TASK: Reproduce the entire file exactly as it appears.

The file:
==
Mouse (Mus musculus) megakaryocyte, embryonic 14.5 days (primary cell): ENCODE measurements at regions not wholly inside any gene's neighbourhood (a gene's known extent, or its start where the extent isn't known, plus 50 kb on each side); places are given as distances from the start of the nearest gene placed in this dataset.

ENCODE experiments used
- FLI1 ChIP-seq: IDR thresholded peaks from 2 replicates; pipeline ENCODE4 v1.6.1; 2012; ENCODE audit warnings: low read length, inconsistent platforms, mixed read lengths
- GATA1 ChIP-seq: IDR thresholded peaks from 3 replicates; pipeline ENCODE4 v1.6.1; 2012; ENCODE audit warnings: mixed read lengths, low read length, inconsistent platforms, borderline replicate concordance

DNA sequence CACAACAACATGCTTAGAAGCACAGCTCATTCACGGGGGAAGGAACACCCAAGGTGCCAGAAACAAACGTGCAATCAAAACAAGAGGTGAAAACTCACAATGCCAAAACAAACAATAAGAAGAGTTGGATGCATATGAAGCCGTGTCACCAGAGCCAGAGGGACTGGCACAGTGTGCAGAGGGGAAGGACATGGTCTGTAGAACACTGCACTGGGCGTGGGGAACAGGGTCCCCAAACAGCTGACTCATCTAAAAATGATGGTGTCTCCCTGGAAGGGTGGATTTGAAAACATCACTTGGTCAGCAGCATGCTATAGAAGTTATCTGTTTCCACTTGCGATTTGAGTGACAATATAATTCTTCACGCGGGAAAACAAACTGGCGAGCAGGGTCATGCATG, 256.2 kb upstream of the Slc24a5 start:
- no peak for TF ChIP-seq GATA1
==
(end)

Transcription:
Mouse (Mus musculus) megakaryocyte, embryonic 14.5 days (primary cell): ENCODE measurements at regions not wholly inside any gene's neighbourhood (a gene's known extent, or its start where the extent isn't known, plus 50 kb on each side); places are given as distances from the start of the nearest gene placed in this dataset.

ENCODE experiments used
- FLI1 ChIP-seq: IDR thresholded peaks from 2 replicates; pipeline ENCODE4 v1.6.1; 2012; ENCODE audit warnings: low read length, inconsistent platforms, mixed read lengths
- GATA1 ChIP-seq: IDR thresholded peaks from 3 replicates; pipeline ENCODE4 v1.6.1; 2012; ENCODE audit warnings: mixed read lengths, low read length, inconsistent platforms, borderline replicate concordance

DNA sequence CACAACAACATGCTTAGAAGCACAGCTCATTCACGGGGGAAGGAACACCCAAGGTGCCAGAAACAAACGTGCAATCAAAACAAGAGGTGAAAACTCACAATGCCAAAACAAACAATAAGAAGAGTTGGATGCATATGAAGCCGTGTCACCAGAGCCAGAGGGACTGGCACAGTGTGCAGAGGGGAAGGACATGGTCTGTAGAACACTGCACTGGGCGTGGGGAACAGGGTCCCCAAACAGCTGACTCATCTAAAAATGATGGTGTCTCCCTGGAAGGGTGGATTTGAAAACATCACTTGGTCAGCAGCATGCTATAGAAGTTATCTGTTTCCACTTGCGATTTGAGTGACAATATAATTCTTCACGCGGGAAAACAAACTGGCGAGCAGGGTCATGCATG, 256.2 kb upstream of the Slc24a5 start:
- no peak for TF ChIP-seq GATA1